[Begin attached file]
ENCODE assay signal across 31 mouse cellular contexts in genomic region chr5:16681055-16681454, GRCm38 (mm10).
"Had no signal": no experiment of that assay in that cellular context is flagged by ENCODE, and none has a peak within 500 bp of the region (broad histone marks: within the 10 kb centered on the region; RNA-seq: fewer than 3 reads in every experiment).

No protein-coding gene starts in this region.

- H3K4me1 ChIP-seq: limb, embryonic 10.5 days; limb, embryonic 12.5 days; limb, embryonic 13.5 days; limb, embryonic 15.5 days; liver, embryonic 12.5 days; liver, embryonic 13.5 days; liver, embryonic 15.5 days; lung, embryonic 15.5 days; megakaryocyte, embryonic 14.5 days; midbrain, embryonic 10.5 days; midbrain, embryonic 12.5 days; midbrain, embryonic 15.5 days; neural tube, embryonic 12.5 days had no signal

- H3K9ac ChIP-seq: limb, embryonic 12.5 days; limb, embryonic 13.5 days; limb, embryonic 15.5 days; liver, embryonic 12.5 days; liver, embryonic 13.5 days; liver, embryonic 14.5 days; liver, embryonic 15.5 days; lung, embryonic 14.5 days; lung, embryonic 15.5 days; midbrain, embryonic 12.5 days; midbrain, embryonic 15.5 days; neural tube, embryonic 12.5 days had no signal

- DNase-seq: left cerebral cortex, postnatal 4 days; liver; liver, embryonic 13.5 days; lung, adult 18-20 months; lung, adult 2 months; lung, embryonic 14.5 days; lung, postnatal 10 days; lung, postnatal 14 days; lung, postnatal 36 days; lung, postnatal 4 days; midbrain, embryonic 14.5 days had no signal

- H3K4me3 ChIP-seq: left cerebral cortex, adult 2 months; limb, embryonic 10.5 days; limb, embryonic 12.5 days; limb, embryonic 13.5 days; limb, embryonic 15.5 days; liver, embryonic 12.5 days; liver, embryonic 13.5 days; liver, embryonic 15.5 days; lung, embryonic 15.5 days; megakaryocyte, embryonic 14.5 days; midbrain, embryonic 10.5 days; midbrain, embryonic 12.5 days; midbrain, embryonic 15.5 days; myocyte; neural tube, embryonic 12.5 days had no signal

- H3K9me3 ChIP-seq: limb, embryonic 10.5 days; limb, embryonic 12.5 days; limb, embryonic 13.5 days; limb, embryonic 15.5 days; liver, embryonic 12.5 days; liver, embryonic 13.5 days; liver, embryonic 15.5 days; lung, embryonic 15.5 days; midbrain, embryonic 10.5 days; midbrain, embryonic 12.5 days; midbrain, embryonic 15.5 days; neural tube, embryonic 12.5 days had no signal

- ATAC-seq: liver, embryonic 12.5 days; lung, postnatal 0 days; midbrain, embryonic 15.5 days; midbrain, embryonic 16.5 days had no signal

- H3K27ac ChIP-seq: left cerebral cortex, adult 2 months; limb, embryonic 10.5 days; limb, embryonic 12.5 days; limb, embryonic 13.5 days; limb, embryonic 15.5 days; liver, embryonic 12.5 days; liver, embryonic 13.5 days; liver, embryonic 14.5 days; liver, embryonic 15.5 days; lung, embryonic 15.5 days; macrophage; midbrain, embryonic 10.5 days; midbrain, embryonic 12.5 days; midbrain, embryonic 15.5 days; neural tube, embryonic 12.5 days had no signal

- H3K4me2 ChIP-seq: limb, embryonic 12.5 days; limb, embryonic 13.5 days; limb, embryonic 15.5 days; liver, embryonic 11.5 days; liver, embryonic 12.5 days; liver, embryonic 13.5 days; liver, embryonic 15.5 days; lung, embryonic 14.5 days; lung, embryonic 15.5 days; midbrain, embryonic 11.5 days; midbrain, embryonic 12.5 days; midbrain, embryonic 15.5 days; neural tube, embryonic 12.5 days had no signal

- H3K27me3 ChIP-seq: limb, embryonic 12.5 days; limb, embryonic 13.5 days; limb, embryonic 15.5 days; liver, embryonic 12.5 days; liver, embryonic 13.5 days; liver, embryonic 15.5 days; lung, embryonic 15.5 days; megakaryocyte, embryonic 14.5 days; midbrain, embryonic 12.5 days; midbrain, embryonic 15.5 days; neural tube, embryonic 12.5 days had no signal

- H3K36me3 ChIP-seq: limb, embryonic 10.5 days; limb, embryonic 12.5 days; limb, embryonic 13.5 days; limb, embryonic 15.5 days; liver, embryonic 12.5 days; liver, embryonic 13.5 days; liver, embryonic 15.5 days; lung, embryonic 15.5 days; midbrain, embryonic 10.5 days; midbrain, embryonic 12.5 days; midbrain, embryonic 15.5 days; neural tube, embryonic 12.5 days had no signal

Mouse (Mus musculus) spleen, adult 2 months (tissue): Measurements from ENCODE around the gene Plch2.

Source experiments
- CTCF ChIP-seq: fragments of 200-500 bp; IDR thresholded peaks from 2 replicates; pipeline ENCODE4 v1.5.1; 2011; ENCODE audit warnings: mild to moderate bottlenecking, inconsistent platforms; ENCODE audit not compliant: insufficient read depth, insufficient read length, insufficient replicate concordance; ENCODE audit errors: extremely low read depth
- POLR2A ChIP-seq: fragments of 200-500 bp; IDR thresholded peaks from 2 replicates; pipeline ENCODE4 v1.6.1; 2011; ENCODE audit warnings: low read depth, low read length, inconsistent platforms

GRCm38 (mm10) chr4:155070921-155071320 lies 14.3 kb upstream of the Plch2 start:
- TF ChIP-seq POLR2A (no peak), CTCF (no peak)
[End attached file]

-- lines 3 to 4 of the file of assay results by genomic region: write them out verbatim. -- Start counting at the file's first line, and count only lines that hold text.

No protein-coding gene starts in this region.

- H3K4me1 ChIP-seq: limb, embryonic 10.5 days; limb, embryonic 12.5 days; limb, embryonic 13.5 days; limb, embryonic 15.5 days; liver, embryonic 12.5 days; liver, embryonic 13.5 days; liver, embryonic 15.5 days; lung, embryonic 15.5 days; megakaryocyte, embryonic 14.5 days; midbrain, embryonic 10.5 days; midbrain, embryonic 12.5 days; midbrain, embryonic 15.5 days; neural tube, embryonic 12.5 days had no signal